Other fancy coloured diamonds sold this year include:

  • the 19.07 ct Fancy Light pink Le Grand Manzarin, which had been part of the French crown jewels, for $14.5 million (£10.6 million)
  • an 8.67 ct Fancy Intense blue, for $13.2 million (£9.6 million)
  • a 7.97 ct Fancy Intense blue, for $12.7 million (£9.2 million)
  • a twin stone Fancy Vivid blue pair, 3.36 ct and 2.71 ct, for $12.6 million (£9.17 million)
  • an 8.8 ct Fancy Intense pink diamond, flanked in a ring mount by two smaller Fancy blue diamonds, for $9.7 million (£7.1 million)

And, wrapping up the year, an anonymous buyer paid $15.1 million (£11 million) for a 5.69 ct GIA-graded Fancy Vivid blue diamond at Sotheby’s 5 Dec auction.

Major colourless diamonds were scarcer on the auction block this year, but two notable gems were sold:

  • The La Legende, a 92.18 ct heart-shaped D Flawless, that drew nearly $15 million (£10.9 million) at Christie’s May Geneva sale.
  • The Art of De Grisogono Creation 1, a 163.41 ct D flawless, rectangle cut that was mounted on an emerald and diamond necklace that sold for $33.7 million (£24.5 million), a record price for a colourless diamond at auction. The per-carat price of $209,000 (£152,000) is high for a large D flawless but not a record. The GIA-graded diamond was cut from the 404 carat “4 February” rough found in Angola’s Lulo Mine by Lucapa Diamond Company.

Coloured gemstones also attained some extreme, if not quite record high, prices. An Asian buyer paid $10.5 million (£7.6 million) for a 13.26 ct untreated Burmese ruby on 3 Oct at Sotheby’s Hong Kong, while Christie’s sold a 15.03 ct untreated Burmese ruby for $12.94 million/£9.42 million ($861,000/£627,000 per carat) at its May Geneva auction.

The Rockefeller Emerald is an 18.04 ct octagonal step-cut emerald set in a ring and flanked by diamonds.
Provenance, along with a lack of inclusions, helped the 18.04 ct Rockefeller Emerald achieve a record per-carat price of $305,000 (£237,000) at Christie’s New York auction in June. Photo courtesy of Christie’s Images

An old-line name, Harry Winston Inc., paid $5.5 million/£4 million ($305,000/£222,000 per carat) for an emerald carrying a lot of history: the 18.04 ct Rockefeller Emerald, offered at Christie’s 20 June 20 New York auction. John D. Rockefeller Jr. purchased this Colombian emerald for his wife, Abby, in 1930.

Jade always tops the gemstone bill at the Hong Kong auctions and, in November, a buyer at Christie’s paid $12.3 million (£8.95 million) for a jadeite bead bracelet accented with diamonds and a small ruby.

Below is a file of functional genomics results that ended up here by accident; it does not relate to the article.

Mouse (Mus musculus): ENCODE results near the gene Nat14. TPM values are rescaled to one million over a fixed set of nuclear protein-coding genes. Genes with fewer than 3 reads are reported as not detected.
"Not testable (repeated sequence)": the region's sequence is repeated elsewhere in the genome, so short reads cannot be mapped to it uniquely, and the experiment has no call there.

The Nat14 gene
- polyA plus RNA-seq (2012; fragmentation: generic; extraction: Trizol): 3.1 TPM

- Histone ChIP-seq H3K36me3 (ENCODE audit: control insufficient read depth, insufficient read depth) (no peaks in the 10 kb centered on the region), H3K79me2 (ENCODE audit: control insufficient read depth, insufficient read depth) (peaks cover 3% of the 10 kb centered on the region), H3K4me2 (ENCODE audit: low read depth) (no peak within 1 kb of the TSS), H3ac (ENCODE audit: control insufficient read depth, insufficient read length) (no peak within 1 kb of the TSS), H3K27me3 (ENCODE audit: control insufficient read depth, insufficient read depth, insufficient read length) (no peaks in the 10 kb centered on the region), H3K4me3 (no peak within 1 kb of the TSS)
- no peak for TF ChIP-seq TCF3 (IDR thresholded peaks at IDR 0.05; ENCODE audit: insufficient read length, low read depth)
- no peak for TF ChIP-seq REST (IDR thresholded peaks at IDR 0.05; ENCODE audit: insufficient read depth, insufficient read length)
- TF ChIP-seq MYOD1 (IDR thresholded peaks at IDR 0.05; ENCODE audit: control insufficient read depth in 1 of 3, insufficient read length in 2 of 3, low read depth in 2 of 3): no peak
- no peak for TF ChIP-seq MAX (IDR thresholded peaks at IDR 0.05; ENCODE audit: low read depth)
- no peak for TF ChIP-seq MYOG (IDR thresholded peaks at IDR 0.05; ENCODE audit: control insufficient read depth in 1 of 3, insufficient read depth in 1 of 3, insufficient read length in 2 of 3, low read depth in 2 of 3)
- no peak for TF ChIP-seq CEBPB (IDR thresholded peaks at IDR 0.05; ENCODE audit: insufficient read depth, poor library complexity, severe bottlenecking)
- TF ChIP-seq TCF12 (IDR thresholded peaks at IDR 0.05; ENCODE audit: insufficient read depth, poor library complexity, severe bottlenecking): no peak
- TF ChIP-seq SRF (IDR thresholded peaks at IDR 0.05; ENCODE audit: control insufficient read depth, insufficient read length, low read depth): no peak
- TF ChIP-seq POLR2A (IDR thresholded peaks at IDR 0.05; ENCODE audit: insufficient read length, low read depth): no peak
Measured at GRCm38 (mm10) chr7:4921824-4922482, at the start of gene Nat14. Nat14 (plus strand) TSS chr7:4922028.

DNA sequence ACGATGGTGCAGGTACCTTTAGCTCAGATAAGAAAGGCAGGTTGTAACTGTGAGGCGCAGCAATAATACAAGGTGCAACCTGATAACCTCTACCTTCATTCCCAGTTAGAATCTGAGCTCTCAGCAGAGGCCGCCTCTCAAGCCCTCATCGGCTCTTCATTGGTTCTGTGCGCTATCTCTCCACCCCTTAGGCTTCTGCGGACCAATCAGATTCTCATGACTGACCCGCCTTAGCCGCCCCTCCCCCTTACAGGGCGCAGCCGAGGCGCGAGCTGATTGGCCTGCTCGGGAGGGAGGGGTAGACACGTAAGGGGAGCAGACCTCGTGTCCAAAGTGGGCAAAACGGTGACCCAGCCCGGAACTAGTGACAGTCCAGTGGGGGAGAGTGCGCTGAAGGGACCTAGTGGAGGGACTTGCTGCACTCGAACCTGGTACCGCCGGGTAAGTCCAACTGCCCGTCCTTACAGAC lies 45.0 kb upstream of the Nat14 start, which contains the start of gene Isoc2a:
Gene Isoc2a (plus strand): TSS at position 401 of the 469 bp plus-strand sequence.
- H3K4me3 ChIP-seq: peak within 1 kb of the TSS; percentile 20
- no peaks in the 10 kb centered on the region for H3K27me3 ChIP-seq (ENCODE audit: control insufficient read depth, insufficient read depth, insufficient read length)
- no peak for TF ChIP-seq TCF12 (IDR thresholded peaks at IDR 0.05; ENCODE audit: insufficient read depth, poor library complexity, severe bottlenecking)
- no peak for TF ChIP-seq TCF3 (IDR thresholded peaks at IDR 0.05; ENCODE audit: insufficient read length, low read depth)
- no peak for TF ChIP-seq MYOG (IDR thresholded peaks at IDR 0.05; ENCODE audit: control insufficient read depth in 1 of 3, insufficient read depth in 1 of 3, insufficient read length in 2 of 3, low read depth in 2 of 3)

Buyers weren’t in the mood to take everything. The 37.3 ct Fancy Intense pink Raj Pink diamond, offered by Sotheby’s at its November Geneva sale, failed to sell. Bidding started at $10 million (£7.3 million), but halted at $14 million (£10 million), less than half of the high pre-sale estimate. Also, Sotheby’s promoted a 110.92 ct L colour VSI clarity diamond as the largest round brilliant ever to come to auction at the 5 Dec New York auction, but the diamond did not find a bidder willing to meet its pre-sale estimate of $4.2 million (£3.1 million).

The pink diamond is a cushion-modified brilliant cut set in a ring.
The Raj Pink, a 37.30 carat GIA-graded Fancy Intense pink diamond did not sell at Sotheby’s November Geneva auction. The stone displays a strong, unmodified pink colour and is said to be the largest known Fancy Intense Pink diamond in the world. Courtesy of Sotheby’s

Royal provenance is not a key to an automatic sale. Sotheby’s offered two Fancy Intense yellow diamonds, 102.54 cts and 82.47 cts respectively, at its 15 Nov Hong Kong auction with a pre-sale price estimate of $9-14 million (£6.5-10 million). The pair of diamonds had belonged to La Pavia, Countess Henckel von Donnersmarck, who in 1851 was married briefly to a Portuguese titled family. La Pavia was a courtesan and hotelier in Paris who eventually married Count Guido Henckel von Donnersmarck, a Prussian industrialist. The diamonds previously sold to a collector for $8 million (£6 million) in 2007, but failed to find a buyer at this sale.

Additionally, a well-publicised 5.15 ct Fancy Deep blue diamond offered on 3 Oct at Sotheby’s in Hong Kong, failed to meet its expected price of $7-9.6 million (£5-7 million).

Russell Shor is senior industry analyst at GIA in Carlsbad.